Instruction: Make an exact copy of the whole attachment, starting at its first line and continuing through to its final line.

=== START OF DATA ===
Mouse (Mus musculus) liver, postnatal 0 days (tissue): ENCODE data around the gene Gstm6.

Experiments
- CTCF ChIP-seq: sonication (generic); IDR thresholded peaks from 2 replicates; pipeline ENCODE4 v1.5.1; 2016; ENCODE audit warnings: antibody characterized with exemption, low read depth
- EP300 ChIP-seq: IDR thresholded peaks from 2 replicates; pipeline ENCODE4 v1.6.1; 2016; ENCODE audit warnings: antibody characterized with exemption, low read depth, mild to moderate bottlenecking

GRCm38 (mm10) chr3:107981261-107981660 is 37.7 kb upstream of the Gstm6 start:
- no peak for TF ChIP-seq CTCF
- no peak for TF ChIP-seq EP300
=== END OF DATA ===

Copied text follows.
Mouse (Mus musculus) liver, postnatal 0 days (tissue): ENCODE data around the gene Gstm6.

Experiments
- CTCF ChIP-seq: sonication (generic); IDR thresholded peaks from 2 replicates; pipeline ENCODE4 v1.5.1; 2016; ENCODE audit warnings: antibody characterized with exemption, low read depth
- EP300 ChIP-seq: IDR thresholded peaks from 2 replicates; pipeline ENCODE4 v1.6.1; 2016; ENCODE audit warnings: antibody characterized with exemption, low read depth, mild to moderate bottlenecking

GRCm38 (mm10) chr3:107981261-107981660 is 37.7 kb upstream of the Gstm6 start:
- no peak for TF ChIP-seq CTCF
- no peak for TF ChIP-seq EP300